After my fellowship at Drexel University, I felt more confident and well-informed about international opportunities. I learned how to better search and apply for opportunities including fellowships, scholarships, and grants. My first successful international grant since founding my organization was from the World Connect Organization. I later accessed grants from the U.S. Embassy, Global Giving, and other organizations. I also hosted Ebony White, PhD, Assistant Clinical Professor, Counseling and Family Therapy, at a locally organized conference.
I had the opportunity to attend fully-funded international conferences in Kenya, Rwanda, and The Gambia, as well as local conferences. The lesson I learned from all these is that each time you access an opportunity it prepares you for a bigger one. To date, I still refer to some materials that were taught at Drexel University during my fellowship and apply them to my organizational management as well as my professional life. I find it much easier now to draft application essays due to the experiences I gathered over the years.
I recently participated in one of the most prestigious global public health Fellowships called the Atlantic Fellowship for Health Equity at the George Washington University in Washington DC. It is a highly competitive fellowship where only ten fellows are selected internationally plus ten US-based fellows and I was opportune to be one of the 10 international fellows. This fellowship further exposed me to critical leadership skills and allowed me to engage and work with public health experts around the world on different projects. Through this fellowship, I have attended two international conferences and have been selected to participate in a fully-funded Moth storytelling workshop.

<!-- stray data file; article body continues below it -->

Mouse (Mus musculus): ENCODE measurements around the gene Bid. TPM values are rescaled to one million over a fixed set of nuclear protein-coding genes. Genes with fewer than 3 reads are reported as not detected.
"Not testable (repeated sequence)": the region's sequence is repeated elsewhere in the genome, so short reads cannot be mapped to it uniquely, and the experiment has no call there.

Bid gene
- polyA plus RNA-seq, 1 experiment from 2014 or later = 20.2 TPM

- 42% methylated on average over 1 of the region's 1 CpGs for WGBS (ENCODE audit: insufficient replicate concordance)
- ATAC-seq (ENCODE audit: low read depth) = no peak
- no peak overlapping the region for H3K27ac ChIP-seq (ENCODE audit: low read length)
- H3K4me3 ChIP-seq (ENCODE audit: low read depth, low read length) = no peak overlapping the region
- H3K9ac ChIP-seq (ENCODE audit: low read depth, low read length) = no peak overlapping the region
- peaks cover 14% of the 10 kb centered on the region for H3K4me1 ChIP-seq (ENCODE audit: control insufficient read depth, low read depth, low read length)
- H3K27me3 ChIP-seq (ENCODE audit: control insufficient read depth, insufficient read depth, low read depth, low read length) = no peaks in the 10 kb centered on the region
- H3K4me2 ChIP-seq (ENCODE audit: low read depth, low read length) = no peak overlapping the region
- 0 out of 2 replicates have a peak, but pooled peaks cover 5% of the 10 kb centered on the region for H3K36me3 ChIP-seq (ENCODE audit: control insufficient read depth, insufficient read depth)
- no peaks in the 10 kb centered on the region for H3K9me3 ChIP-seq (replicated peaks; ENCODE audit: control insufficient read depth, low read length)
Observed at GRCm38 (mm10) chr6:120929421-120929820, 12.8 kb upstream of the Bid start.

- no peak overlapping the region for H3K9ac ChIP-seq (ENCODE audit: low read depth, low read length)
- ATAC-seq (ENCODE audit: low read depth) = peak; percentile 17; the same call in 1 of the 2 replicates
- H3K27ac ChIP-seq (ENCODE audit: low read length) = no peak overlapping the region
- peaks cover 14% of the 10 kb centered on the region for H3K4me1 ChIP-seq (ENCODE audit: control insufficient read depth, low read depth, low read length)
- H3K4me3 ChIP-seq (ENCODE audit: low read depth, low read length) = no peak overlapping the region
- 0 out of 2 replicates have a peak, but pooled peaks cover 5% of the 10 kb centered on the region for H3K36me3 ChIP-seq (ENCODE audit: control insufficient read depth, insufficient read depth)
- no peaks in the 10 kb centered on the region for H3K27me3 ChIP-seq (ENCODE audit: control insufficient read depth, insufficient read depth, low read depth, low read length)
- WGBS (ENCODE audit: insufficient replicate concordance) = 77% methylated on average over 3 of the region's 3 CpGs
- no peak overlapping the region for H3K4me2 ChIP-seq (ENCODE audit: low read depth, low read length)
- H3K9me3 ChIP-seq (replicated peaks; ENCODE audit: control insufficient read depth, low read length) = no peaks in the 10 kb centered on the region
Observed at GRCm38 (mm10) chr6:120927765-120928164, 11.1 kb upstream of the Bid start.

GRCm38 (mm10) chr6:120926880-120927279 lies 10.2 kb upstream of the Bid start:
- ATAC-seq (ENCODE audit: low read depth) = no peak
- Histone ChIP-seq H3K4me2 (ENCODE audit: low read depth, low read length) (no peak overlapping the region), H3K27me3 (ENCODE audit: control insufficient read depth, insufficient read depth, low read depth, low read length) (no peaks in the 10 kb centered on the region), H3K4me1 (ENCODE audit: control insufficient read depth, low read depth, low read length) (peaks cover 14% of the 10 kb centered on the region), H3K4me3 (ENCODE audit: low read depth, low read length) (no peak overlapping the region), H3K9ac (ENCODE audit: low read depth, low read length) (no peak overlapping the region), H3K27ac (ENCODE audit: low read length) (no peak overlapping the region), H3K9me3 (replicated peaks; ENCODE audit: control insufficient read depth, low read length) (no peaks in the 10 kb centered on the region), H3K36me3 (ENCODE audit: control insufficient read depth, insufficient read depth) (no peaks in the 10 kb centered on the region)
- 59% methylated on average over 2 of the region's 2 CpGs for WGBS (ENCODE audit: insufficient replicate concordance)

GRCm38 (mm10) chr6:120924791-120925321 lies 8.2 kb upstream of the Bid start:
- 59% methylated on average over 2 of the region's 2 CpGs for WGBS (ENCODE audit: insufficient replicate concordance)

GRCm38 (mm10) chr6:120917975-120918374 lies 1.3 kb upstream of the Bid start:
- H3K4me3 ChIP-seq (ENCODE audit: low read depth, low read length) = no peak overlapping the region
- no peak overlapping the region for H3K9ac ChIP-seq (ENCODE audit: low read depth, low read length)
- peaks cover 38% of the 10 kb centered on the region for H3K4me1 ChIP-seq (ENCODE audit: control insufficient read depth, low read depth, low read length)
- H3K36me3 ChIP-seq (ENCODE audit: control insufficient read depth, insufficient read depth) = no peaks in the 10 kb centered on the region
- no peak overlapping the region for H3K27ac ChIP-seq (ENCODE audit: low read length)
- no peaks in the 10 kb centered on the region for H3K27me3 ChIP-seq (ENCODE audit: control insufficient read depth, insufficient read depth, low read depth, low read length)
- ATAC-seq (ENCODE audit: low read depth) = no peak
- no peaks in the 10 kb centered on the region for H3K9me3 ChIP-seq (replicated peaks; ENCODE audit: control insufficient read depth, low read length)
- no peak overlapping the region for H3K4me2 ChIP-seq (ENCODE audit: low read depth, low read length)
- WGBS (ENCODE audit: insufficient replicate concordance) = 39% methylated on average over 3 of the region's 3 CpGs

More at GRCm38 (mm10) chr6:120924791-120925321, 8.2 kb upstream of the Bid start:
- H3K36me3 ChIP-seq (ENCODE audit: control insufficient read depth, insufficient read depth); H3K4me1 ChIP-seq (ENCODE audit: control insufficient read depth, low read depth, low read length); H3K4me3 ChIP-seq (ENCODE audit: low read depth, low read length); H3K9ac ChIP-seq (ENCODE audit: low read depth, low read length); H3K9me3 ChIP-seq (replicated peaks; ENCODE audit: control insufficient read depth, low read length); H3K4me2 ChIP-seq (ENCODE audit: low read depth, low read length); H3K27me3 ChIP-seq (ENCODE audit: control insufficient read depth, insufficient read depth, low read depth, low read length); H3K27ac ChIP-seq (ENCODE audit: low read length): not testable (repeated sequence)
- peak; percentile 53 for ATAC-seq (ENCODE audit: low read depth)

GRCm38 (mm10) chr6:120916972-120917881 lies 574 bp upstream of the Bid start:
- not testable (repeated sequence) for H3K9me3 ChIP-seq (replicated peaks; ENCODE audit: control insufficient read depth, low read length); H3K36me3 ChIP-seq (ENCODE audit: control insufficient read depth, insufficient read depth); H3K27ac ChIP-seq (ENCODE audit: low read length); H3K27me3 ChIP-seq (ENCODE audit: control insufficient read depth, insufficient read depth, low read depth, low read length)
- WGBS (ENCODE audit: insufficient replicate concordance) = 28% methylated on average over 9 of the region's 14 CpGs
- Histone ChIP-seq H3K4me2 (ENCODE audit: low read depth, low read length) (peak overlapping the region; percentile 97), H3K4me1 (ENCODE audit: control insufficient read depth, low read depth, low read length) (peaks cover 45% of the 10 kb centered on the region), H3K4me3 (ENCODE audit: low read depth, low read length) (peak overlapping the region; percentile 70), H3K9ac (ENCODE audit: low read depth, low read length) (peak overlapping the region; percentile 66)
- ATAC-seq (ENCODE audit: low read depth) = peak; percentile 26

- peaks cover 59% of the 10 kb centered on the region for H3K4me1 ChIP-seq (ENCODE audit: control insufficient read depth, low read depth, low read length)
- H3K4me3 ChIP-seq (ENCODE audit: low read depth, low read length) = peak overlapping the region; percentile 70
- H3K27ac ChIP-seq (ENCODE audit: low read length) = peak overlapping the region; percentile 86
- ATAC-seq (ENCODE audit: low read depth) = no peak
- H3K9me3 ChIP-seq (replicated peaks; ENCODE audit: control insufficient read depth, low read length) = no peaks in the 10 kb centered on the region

I believe that my recent professional and leadership achievement is not unconnected to my previous exposure at Drexel University because people whom I met at Drexel are the same people who are firmly supporting me and my organization today.
The amazing team at the Drexel University led by Adam Zahn of Office of Global Engagement are the best people I have ever met in life. They are so passionate and good at what they do. Their professional commitment to work is inspiring and I have learned a lot from them. I will ever be grateful to all the faculty members and colleagues at Drexel University who have been my company on this journey.
Muhammad Saddiq Ahmad